Define- Sudden cardiac arrest is an electrical condition of the heart resulting in the loss of blood flow to the brain and body. A heart attack is a blockage of the coronary arteries leading to a decrease in blood flow. You can think of it as SCA being an electrical issue, while HA is a plumbing issue.
Occurrence- Sudden cardiac arrest occurs when the heart malfunctions and stops beating. The most common form of SCA is ventricular fibrillation. A heart attack occurs when blood flow to the heart is blocked. When this happens, the heart muscles die or become permanently damaged.
Warning Signs- Typically, there are no warning signs to SCA. Usually, the first indication of SCA is when the victim faints. The second sign is breathing cessation. The warning signs for a heart attack can vary between men a woman. However, most will experience discomfort in upper body, shortness of breath, jaw pain, cold sweats, and even nausea. These symptoms can persist from hours to days, and sometimes weeks, before the actual heart attack.
Symptoms- A sudden cardiac arrest victim always loses consciousness from lack of oxygen. The victim will not be breathing, and death will occur within minutes if the victim is not treated with an AED. A victim of a heart attack is usually conscious and alert. The victim will still be able to breath, but will need medical attention as soon as possible.
Risk of Death- A sudden cardiac arrest victim will die unless treated with an AED. If left untreated, the chances of survival decrease by 10% per minute. Typically, permanent brain damage occurs within 5-7 minutes. A victim of a heart attack can recover fully and lead normal lives, but about a third of heart attacks are deadly. A heart attack can even lead to sudden cardiac arrest.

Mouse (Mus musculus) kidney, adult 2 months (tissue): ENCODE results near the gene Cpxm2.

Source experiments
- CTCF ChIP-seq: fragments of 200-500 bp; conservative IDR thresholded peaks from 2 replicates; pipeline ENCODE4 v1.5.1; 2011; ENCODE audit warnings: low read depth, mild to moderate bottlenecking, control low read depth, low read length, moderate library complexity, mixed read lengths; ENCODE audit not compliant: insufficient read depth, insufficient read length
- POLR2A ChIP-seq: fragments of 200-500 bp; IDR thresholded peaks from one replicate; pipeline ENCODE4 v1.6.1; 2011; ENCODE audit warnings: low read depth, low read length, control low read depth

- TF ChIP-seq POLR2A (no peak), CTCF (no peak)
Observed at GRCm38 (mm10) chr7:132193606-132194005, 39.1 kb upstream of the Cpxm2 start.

Treatment- The only treatment for SCA is defibrillation from an automated external defibrillator (AED). A shock from the AED stops the chaotic electrical activity and allows the heart’s sinus node to resume a normal electrical impulse. One treatment of a heart attack can be angioplasty, which opens up the blocked vessels with a medical balloon. Afterwards, a stent can be placed in the artery to help keep it open. Other treatments include clot-busting drugs called thrombolytics or nitroglycerin to reduce chest pain.
Did you know?
On average, there were more than 350,000 incidences of out-of-hospital cardiac arrest, with a 12% survivor rate.
On average, about 735,000 people in the U.S. have heart attacks each year. Of those, about 120,000 die.
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